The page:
Trucks are goods-carrying vehicles, whose load-bearing areas can be covered or open-to-air. They come in many sizes but are fun to ride on, anywhere in the world, regardless of what people call them. In England they use the word lorry more, while truck is American. Truckers (long-distance lorry drivers), spend long days and nights away from home, so the vehicle becomes their second home, especially since they sometimes even sleep in it. Thus they also decorate it with ribbons and tinsel, keep the tyres inflated, the radiator hydrated and the engine oiled. The vehicle’s health and appearance are important for their lives. That is also the reason they paint messages in quick wisdom thoughts that can be read in a few seconds by vehicles behind them. In India, the most common message on trucks is Horn OK Please, in which you wonder why the OK is there at all. In fact for the decibel-level threatening times that we live in, the message should be Horn Not OK Please, which would even pass the grammar test better!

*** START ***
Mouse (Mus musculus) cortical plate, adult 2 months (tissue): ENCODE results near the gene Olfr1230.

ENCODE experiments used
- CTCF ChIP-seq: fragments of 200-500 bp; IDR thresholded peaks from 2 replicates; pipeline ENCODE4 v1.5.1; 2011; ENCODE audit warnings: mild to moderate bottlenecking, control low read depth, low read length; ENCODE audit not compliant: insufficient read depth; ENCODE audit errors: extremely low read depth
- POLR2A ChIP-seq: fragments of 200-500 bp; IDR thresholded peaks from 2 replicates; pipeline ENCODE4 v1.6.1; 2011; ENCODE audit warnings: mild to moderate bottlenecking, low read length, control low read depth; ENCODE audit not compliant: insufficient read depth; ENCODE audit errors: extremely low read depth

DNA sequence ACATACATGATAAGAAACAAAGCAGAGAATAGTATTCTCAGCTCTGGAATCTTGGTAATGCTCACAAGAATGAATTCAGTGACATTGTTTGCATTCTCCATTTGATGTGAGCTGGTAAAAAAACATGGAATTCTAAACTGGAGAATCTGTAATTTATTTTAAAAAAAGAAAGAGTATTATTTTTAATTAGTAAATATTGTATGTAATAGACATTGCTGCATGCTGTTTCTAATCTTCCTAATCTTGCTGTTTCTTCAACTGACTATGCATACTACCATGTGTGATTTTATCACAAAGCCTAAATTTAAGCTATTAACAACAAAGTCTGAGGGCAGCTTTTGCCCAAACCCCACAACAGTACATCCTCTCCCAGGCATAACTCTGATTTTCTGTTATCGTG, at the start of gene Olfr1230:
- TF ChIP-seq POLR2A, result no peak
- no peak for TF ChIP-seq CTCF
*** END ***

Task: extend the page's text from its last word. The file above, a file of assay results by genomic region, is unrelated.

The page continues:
Many other messages can be found on the back of trucks. “Buri nazar waale tera moonh kaala”, “Mera Bharat Mahaan (But a few also read “Mera Bharat Mahaan, Magar 100 Mein 99 Beimaan”), and funny ones too: “Take Poison But Do Not Believe In Girls”, and “Has Mat Pagli Pyaar Ho Jaayega”.
What has Hindi filmdom done with trucks, as far as songs are concerned? Our story begins in 1957, when the Ajit-Nalini Jayant starrer Miss Bombay was released. The film’s title itself was the name of the truck! Here are a few songs that romanced the idea of these wheels:
- Din ho ya raat hum rahen tere saath (Rafi, Suman/Hansraj Behl/Prem Dhawan/Miss Bombay, 1957) (Ajit and Nalini Jaywant)
- Duniya ye kehti hai meri qismat mein likhi wo (Rafi, Suman/Hansraj Behl/Qamar Jalalabadi/Miss Bombay, 1957) (Ajit and Nalini Jaywant)
- Le chala jidhar ye dil nikal pade (Rafi/Hansraj Behl/Prem Dhawan/Miss Bombay, 1957) (Ajit)